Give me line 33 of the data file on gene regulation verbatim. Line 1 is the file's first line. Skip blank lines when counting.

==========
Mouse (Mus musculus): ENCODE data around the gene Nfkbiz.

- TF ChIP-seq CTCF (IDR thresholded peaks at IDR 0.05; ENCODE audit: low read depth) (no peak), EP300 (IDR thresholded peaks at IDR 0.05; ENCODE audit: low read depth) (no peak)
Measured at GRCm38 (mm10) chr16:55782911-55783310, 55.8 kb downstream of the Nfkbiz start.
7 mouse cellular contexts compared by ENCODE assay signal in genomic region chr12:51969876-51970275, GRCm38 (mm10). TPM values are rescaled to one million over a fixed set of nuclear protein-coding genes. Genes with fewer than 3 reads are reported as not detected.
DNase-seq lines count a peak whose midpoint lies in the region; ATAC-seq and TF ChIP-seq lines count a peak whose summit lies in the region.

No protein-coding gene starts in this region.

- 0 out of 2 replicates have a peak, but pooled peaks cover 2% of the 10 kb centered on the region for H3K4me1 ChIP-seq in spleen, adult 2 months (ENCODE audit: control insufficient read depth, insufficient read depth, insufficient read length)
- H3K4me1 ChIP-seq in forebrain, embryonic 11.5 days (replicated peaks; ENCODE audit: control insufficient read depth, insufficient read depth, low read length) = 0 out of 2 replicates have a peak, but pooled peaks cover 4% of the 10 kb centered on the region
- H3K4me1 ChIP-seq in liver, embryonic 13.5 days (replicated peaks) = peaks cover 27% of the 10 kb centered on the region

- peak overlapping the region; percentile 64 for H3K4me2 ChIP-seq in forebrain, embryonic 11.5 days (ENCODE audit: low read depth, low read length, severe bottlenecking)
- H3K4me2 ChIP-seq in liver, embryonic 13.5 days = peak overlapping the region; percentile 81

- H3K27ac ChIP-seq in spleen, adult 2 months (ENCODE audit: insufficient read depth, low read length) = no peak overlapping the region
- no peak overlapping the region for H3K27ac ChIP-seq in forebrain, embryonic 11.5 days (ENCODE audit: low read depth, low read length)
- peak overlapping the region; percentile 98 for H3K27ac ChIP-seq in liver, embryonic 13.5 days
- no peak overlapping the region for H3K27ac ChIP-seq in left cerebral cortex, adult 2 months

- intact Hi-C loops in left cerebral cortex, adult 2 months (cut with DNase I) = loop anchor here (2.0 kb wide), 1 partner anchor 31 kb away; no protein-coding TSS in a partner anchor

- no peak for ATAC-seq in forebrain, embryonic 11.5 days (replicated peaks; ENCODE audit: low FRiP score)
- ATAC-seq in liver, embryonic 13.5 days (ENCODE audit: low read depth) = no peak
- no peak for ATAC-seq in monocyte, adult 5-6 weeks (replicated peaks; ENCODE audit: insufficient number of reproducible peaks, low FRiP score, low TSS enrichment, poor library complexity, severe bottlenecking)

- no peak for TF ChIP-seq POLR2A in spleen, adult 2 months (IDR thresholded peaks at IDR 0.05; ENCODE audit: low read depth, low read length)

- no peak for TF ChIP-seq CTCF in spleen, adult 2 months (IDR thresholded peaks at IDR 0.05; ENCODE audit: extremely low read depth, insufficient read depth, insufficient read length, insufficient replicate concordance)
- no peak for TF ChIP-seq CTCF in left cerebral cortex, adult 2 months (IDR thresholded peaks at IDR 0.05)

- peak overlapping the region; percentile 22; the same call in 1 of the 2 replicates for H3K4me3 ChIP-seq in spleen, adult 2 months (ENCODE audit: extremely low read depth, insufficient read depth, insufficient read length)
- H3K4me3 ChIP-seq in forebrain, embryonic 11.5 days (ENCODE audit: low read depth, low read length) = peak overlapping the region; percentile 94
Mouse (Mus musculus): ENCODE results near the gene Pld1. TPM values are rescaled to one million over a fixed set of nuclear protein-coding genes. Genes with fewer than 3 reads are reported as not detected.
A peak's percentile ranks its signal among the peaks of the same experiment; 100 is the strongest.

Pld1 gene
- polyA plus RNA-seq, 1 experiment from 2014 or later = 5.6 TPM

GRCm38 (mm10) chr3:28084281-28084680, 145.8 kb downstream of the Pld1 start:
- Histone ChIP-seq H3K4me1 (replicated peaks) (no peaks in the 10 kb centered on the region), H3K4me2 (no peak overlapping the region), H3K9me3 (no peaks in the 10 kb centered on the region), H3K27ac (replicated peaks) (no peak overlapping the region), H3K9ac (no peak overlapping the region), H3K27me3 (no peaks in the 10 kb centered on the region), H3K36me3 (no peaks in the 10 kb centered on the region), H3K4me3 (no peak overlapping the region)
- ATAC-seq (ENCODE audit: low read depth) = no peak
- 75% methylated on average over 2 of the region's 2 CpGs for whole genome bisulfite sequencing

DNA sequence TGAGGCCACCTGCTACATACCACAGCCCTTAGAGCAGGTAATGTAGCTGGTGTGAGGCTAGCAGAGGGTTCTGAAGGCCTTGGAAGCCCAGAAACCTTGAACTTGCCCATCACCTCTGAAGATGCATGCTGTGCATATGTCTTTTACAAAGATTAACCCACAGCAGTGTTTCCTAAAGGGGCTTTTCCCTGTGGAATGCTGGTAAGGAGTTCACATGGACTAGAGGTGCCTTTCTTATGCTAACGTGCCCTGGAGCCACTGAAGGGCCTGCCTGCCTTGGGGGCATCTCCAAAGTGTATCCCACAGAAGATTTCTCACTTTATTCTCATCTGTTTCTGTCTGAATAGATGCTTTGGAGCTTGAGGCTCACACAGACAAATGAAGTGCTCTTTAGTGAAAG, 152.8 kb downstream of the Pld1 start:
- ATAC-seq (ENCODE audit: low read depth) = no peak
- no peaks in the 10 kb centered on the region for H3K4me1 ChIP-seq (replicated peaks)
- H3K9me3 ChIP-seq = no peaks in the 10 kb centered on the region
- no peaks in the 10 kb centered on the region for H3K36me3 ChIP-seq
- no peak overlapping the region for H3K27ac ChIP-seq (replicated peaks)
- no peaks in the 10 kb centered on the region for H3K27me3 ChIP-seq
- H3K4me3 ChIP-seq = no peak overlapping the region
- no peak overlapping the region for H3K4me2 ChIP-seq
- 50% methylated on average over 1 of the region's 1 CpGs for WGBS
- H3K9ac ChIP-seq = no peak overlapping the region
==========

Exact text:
DNA sequence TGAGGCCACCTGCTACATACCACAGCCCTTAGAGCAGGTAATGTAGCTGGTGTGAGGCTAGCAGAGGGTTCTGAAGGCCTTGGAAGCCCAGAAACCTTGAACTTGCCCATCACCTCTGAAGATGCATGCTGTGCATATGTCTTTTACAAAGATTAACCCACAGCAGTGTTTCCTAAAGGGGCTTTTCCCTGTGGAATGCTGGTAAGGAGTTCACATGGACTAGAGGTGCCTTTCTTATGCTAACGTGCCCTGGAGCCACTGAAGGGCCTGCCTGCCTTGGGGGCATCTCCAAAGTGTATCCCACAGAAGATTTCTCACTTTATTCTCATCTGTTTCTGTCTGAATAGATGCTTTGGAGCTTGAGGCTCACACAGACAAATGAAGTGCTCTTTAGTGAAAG, 152.8 kb downstream of the Pld1 start: